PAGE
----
"KEEP BUSTIN'."

Posts Tagged ‘Sheldon Lettich’

Self indulgent THE GOOD THE TOUGH AND THE DEADLY journal

Monday, June 27th, 2016

tn_gdtBwarning: I had to write this down as a time capsule of my book signing experience. Read at own risk.

 

Today, like the mighty sasquatch, I live as a recluse somewhere in the Pacific Northwest. Yesterday, in the name of transparency, I was out in the open in Burbank, California, joining lower-cased author david j. moore as one of the many guests signing his gigantic coffee table book THE GOOD, THE TOUGH AND THE DEADLY: ACTION MOVIES & STARS 1960s-PRESENT.

“It’s about action stars, not action movies,” david kept telling people as he signed their books. He’d wanted a different subtitle that made that more clear. Rather than trying to catalog everything that could technically qualify as an action movie – which could end up being half super heroes and transformerses and shit – he chose to zero in on the dying art of the action star vehicle. I remember him calling me for counsel on this issue a few years ago. I don’t think I was much help, but I agreed with his eventual decision to limit it to actors who primarily or exclusively do action, and (with a few exceptions) started as martial artists or athletes. That means no to my boys Bruce and Clint, sorry to say, but yes to JCVD, Cynthia Rothrock, Jerry Trimble, Michael Dudikoff, Olivier Gruner, ex-diver Jason Statham, and plenty of people I’m not even familiar with. People who never had books about them before, who you never thought would have books about them. (He does include Bronson, Stallone and Schwarzenegger, if you’re worried.)
(read the rest of this shit…)

Perfect Target

Tuesday, June 12th, 2012

Daniel Bernhardt is a Swiss martial artist and model who appeared in a Versace commercial with Jean-Claude Van Damme, then was hired to play the lead in the BLOODSPORT sequels. So it’s only natural that in 1997 he inherited Van Damme’s frequent collaborator Sheldon Lettich, who had already directed LIONHEART and DOUBLE IMPACT (plus the great Mark Dacascos capoeria-‘n-teaching movie ONLY THE STRONG). But I’m sorry to say the substitute is not as good as the real thing. (read the rest of this shit…)

Only the Strong

Thursday, October 1st, 2009

tn_onlythestrongLadies and gentlemen, I present to you the best find of my Back To School Special. Maybe THE SUBSTITUTE is better, but I’d already seen that one before so I knew what to expect. This is a surprisingly natural hybrid of the inspirational teacher movie with the American martial arts star vehicle. It embraces the necessary corniness of both genres and seems a little more sincere about the turning kids around aspect than THE SUBSTITUTE does. And it came out in ’93, three years earlier.

It stars American Iron Chef host Mark Dacascos and it’s directed by long-time Van Damme collaborator Sheldon Lettich. This is his third directational work after LIONHEART and DOUBLE IMPACT. Dacascos plays Louis Stevens, a peace time Green Beret who fell in love with the martial art capoeira while stationed in Brazil. He was apparently some kind of troublemaking kid until a good teacher named Mr. Kerrigan (EVERY WHICH WAY BUT LOOSE sidekick Geoffrey Lewis) turned him around and convinced him to join the military. Once he gets out he returns to the school to see if there’s any way he can work there and try to make a difference in other young people’s lives. The school is a hellhole and he pretty much gets tossed out on his ass. (read the rest of this shit…)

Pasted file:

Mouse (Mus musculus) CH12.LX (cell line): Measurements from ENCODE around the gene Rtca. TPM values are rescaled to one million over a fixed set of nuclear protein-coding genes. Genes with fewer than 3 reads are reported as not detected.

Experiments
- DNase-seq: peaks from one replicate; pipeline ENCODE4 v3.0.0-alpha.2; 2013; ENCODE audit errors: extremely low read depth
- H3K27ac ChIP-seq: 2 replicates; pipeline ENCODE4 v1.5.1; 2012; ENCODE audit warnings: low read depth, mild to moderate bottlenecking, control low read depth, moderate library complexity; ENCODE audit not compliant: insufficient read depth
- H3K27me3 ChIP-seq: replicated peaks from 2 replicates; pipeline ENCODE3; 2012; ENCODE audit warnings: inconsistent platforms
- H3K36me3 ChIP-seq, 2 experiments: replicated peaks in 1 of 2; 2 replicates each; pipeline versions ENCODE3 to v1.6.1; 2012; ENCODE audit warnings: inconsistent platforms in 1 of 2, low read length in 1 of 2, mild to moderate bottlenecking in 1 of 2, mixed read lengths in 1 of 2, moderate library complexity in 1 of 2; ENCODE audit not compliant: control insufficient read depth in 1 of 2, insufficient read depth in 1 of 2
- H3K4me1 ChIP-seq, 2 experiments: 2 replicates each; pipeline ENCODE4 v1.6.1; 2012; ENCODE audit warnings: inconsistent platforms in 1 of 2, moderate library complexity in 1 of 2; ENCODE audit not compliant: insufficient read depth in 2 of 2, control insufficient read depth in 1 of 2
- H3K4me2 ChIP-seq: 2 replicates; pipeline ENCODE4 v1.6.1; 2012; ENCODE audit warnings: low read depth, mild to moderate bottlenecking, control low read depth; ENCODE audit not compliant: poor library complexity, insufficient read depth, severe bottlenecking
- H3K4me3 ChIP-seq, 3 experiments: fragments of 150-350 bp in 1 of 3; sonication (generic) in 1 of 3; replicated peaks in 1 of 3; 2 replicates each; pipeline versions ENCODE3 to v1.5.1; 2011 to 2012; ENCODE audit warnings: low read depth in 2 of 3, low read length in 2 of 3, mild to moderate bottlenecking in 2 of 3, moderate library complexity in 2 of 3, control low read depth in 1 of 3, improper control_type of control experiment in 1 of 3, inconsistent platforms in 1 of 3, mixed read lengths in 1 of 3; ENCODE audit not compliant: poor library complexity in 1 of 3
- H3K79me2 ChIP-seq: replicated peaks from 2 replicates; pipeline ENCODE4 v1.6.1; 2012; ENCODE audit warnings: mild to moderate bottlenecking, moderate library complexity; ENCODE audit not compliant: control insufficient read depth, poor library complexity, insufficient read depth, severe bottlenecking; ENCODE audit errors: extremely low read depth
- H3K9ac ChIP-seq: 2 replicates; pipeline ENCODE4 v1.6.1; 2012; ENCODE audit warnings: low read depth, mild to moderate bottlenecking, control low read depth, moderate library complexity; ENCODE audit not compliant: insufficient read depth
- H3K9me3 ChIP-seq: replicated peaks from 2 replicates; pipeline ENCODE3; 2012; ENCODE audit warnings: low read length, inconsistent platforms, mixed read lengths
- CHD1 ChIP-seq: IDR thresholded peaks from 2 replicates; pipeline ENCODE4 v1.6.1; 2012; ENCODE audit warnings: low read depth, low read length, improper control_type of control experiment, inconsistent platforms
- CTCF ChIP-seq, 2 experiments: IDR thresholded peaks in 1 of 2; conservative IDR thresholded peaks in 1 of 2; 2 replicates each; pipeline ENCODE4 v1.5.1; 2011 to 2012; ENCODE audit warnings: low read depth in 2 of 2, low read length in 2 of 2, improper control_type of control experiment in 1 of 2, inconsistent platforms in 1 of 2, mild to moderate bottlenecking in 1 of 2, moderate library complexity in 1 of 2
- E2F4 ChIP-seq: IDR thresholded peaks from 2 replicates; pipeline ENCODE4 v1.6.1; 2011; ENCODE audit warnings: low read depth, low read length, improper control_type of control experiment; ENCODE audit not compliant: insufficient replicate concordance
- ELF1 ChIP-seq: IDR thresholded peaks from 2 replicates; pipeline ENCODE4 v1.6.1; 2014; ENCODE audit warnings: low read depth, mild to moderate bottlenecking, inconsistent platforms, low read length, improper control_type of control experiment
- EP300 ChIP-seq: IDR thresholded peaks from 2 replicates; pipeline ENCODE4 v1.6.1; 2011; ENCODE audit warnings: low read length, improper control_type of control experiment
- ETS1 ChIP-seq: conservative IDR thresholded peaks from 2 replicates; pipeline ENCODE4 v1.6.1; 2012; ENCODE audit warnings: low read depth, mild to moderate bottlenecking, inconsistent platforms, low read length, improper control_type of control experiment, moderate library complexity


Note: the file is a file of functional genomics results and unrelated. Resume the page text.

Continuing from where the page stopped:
Lionheart

Sunday, December 7th, 2008

LIONHEART is Van Damme circa 1991, and his best up to that point if you ask me, which by reading this you agree to do. As a matter of personal taste I think competitive fighting is one of the squarest action subgenres. You got less room for chase scenes and explosions, the rules and locales of the fights are too rigid. I mean nothing against a good pre-fight jitters locker room scene or a spooky ancient temple with torches and mystical snake statues, but I prefer a more urban style of action movie. One with crooks and creeps, alleys, fire escapes, car windshields.

LIONHEART is a smart compromise because it continues the competitive fighting of BLOODSPORT and KICKBOXER but in a cartoonish underground fighting circuit in New York and Los Angeles. This is another subgenre that gets old fast, usually because you get sick of looking at the same dimly lit arena with a fence or barbwire, maybe a strobelight. This one avoids that pitfall by having a new location and crowd for each fight: a circle of cars (with people rollerskating around), a swimming pool with all but the deep end drained (crowd in bikinis like it’s a pool party), inside somebody’s mansion (a black tie event) and (my favorite) a racquetball court. Brian Thompson is there but never fights. The real villain is Cynthia (could’ve sworn the credits just called her “The Lady,” but maybe I imagined that) the stereotypical L.A. rich bitch of the ’80s: short hair, expensive clothes, sexually and capitalistically aggressive. (read the rest of this shit…)

Double Impact

Saturday, January 1st, 2000

Well I thought this would be funny because Jean-Claude Van Damme plays twins but it is not one of his better pictures in my opinion. It is not nearly as boring as Cyborg, but it is pretty generic and dull and shows few signs of the iconoclastic action pioneer that Van Damme would later become.

I guess he does an okay job of playing two different characters for such a limited actor but you would think they would do more with the twin concept. The opening scene where jean claude’s characters is only a baby is pretty well done, but then it skips to 25 years later and the happy keyboard music plays and it’s just your usual mistaken identity twin garbage. (read the rest of this shit…)